Real photograph postcard picturing a group of Royal Scots at Larbert, May 1915, shortly before their departure to the Dardanelles. (The Dardanelles Straits are overlooked by high cliffs on the Gallipoli Peninsula)
Those pictured are identified on the reverse, along with details of their involvement in action in the Dardanelles, 28th June 1915 (probably Gully Ravine).

4 are listed as missing, Sandy Buchan, Lewis Macrae, E S Petch, and Denton.

1215 Ernest Scott Petch, 4th Bn Royal Scots, killed in action 28th June 1915.
723 Edward M Denton, 4th Bn Royal Scots (Queen's Edinburgh Rifles), killed in action 28th June 1915. 
1993 Alexander Russell Buchan, 4th Bn Royal Scots, killed in action 28th June 1915.

 

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April 2006 Extract from Guestbook, GlescaPal Brenda, Adelaide, South Australia
ANZAC Day is revered by ALL Australians, young and old. I have taken my Aussie grandchildren to the march in Adelaide, they're not sure what it's all about, but I have tried my best to instil in them the sacrifice made by so many young men and women for their freedom. Keep in mind that the Australians were all volunteers, out of a population of 5 million they fielded an army of 330,000 of which 59,000 were killed.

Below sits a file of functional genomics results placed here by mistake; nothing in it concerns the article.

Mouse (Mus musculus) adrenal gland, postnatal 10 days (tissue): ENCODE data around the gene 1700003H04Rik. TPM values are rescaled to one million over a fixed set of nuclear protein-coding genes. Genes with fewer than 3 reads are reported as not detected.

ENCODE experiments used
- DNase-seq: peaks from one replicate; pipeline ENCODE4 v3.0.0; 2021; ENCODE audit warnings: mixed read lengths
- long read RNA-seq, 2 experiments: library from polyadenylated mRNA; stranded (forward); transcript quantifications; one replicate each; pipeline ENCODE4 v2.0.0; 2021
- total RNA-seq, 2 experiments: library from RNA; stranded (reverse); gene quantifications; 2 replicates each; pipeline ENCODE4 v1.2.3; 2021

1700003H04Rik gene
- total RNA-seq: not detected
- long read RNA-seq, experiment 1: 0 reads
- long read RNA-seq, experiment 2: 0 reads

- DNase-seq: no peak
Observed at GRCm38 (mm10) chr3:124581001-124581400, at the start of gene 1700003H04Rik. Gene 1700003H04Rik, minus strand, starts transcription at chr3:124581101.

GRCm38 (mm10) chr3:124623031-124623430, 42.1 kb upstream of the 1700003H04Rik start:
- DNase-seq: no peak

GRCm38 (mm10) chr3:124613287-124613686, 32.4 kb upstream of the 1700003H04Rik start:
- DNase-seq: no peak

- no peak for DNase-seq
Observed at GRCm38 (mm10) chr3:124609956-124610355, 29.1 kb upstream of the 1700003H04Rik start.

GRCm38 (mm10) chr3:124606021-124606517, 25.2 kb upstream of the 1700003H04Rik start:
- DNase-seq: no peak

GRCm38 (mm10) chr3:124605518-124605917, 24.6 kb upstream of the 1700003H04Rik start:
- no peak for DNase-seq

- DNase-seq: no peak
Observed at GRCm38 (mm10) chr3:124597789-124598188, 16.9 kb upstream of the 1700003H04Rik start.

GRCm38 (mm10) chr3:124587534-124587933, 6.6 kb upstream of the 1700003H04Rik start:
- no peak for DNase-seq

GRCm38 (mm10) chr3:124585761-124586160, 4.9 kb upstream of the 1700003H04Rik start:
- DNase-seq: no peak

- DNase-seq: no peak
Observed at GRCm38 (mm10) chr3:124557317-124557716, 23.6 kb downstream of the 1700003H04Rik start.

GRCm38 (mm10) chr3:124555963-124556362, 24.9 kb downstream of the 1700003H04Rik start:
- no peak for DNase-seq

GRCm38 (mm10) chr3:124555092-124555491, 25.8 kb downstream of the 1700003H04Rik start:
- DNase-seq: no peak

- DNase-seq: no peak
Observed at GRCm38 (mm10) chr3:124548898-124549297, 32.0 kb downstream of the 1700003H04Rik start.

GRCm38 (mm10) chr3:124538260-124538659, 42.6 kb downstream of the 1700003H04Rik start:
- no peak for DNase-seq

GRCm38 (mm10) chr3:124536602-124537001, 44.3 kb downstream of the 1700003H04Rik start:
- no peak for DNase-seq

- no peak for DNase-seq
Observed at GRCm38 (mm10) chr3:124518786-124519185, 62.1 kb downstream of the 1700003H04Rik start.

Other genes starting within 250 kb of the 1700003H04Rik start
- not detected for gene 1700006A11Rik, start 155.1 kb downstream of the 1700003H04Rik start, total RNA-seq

What is ANZAC Day?
ANZAC stands for Australian and New Zealand Army Corps. ANZAC was the name given to the Australian and New Zealand Army Corps soldiers who landed on the Gallipoli Peninsula in Turkey early on the morning of 25 April 1915 during the First World War (1914-1918). The soldiers in those forces quickly became known as Anzacs and the pride they soon took in that name endures to this day. As a result, one day in the year has involved the whole of Australia in solemn ceremonies of remembrance, gratitude and national pride for all our men and women who have fought and died in all wars. That day is ANZAC Day,25th April